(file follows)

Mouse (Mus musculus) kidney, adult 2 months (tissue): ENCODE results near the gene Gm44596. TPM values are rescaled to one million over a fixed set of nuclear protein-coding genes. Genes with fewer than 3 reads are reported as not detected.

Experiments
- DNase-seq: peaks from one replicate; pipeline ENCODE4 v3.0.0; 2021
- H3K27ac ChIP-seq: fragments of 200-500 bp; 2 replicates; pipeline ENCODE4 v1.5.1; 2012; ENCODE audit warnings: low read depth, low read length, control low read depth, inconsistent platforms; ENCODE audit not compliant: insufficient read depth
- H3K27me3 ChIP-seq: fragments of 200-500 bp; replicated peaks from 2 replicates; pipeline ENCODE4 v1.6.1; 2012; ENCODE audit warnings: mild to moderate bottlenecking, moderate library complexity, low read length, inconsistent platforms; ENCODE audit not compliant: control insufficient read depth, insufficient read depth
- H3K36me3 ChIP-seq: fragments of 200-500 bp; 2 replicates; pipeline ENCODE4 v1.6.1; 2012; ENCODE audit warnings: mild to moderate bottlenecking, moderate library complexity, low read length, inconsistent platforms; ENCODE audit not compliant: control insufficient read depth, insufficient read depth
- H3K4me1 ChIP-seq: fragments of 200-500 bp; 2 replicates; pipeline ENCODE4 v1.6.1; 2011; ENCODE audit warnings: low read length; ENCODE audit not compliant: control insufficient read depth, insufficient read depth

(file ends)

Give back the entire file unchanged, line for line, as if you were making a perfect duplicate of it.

Mouse (Mus musculus) kidney, adult 2 months (tissue): ENCODE results near the gene Gm44596. TPM values are rescaled to one million over a fixed set of nuclear protein-coding genes. Genes with fewer than 3 reads are reported as not detected.

Experiments
- DNase-seq: peaks from one replicate; pipeline ENCODE4 v3.0.0; 2021
- H3K27ac ChIP-seq: fragments of 200-500 bp; 2 replicates; pipeline ENCODE4 v1.5.1; 2012; ENCODE audit warnings: low read depth, low read length, control low read depth, inconsistent platforms; ENCODE audit not compliant: insufficient read depth
- H3K27me3 ChIP-seq: fragments of 200-500 bp; replicated peaks from 2 replicates; pipeline ENCODE4 v1.6.1; 2012; ENCODE audit warnings: mild to moderate bottlenecking, moderate library complexity, low read length, inconsistent platforms; ENCODE audit not compliant: control insufficient read depth, insufficient read depth
- H3K36me3 ChIP-seq: fragments of 200-500 bp; 2 replicates; pipeline ENCODE4 v1.6.1; 2012; ENCODE audit warnings: mild to moderate bottlenecking, moderate library complexity, low read length, inconsistent platforms; ENCODE audit not compliant: control insufficient read depth, insufficient read depth
- H3K4me1 ChIP-seq: fragments of 200-500 bp; 2 replicates; pipeline ENCODE4 v1.6.1; 2011; ENCODE audit warnings: low read length; ENCODE audit not compliant: control insufficient read depth, insufficient read depth